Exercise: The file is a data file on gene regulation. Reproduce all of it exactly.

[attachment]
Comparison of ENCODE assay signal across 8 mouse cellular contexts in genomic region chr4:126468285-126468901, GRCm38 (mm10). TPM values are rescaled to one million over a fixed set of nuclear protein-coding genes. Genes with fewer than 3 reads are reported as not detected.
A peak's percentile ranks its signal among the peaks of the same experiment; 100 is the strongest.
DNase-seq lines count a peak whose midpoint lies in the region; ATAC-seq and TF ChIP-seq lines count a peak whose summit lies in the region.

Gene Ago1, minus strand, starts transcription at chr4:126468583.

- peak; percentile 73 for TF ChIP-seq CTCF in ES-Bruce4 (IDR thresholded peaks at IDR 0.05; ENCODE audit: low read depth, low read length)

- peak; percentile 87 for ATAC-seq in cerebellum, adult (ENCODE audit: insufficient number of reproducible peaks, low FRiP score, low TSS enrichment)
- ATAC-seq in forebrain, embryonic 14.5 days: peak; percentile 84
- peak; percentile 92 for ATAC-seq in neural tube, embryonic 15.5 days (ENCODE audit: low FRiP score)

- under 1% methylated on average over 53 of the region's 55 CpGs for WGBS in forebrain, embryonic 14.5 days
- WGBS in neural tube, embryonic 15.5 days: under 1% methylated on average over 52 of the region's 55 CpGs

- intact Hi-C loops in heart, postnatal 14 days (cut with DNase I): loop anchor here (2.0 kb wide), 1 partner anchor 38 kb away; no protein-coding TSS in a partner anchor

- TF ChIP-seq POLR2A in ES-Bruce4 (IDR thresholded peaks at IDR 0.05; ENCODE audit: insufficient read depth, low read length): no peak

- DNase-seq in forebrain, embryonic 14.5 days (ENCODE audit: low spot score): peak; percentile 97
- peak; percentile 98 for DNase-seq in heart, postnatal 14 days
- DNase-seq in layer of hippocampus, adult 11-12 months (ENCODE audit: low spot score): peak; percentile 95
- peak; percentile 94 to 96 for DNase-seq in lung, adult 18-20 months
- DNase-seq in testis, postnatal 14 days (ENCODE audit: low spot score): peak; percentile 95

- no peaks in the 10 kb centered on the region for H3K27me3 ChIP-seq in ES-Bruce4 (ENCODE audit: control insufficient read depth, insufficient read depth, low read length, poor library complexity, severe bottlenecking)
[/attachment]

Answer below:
Comparison of ENCODE assay signal across 8 mouse cellular contexts in genomic region chr4:126468285-126468901, GRCm38 (mm10). TPM values are rescaled to one million over a fixed set of nuclear protein-coding genes. Genes with fewer than 3 reads are reported as not detected.
A peak's percentile ranks its signal among the peaks of the same experiment; 100 is the strongest.
DNase-seq lines count a peak whose midpoint lies in the region; ATAC-seq and TF ChIP-seq lines count a peak whose summit lies in the region.

Gene Ago1, minus strand, starts transcription at chr4:126468583.

- peak; percentile 73 for TF ChIP-seq CTCF in ES-Bruce4 (IDR thresholded peaks at IDR 0.05; ENCODE audit: low read depth, low read length)

- peak; percentile 87 for ATAC-seq in cerebellum, adult (ENCODE audit: insufficient number of reproducible peaks, low FRiP score, low TSS enrichment)
- ATAC-seq in forebrain, embryonic 14.5 days: peak; percentile 84
- peak; percentile 92 for ATAC-seq in neural tube, embryonic 15.5 days (ENCODE audit: low FRiP score)

- under 1% methylated on average over 53 of the region's 55 CpGs for WGBS in forebrain, embryonic 14.5 days
- WGBS in neural tube, embryonic 15.5 days: under 1% methylated on average over 52 of the region's 55 CpGs

- intact Hi-C loops in heart, postnatal 14 days (cut with DNase I): loop anchor here (2.0 kb wide), 1 partner anchor 38 kb away; no protein-coding TSS in a partner anchor

- TF ChIP-seq POLR2A in ES-Bruce4 (IDR thresholded peaks at IDR 0.05; ENCODE audit: insufficient read depth, low read length): no peak

- DNase-seq in forebrain, embryonic 14.5 days (ENCODE audit: low spot score): peak; percentile 97
- peak; percentile 98 for DNase-seq in heart, postnatal 14 days
- DNase-seq in layer of hippocampus, adult 11-12 months (ENCODE audit: low spot score): peak; percentile 95
- peak; percentile 94 to 96 for DNase-seq in lung, adult 18-20 months
- DNase-seq in testis, postnatal 14 days (ENCODE audit: low spot score): peak; percentile 95

- no peaks in the 10 kb centered on the region for H3K27me3 ChIP-seq in ES-Bruce4 (ENCODE audit: control insufficient read depth, insufficient read depth, low read length, poor library complexity, severe bottlenecking)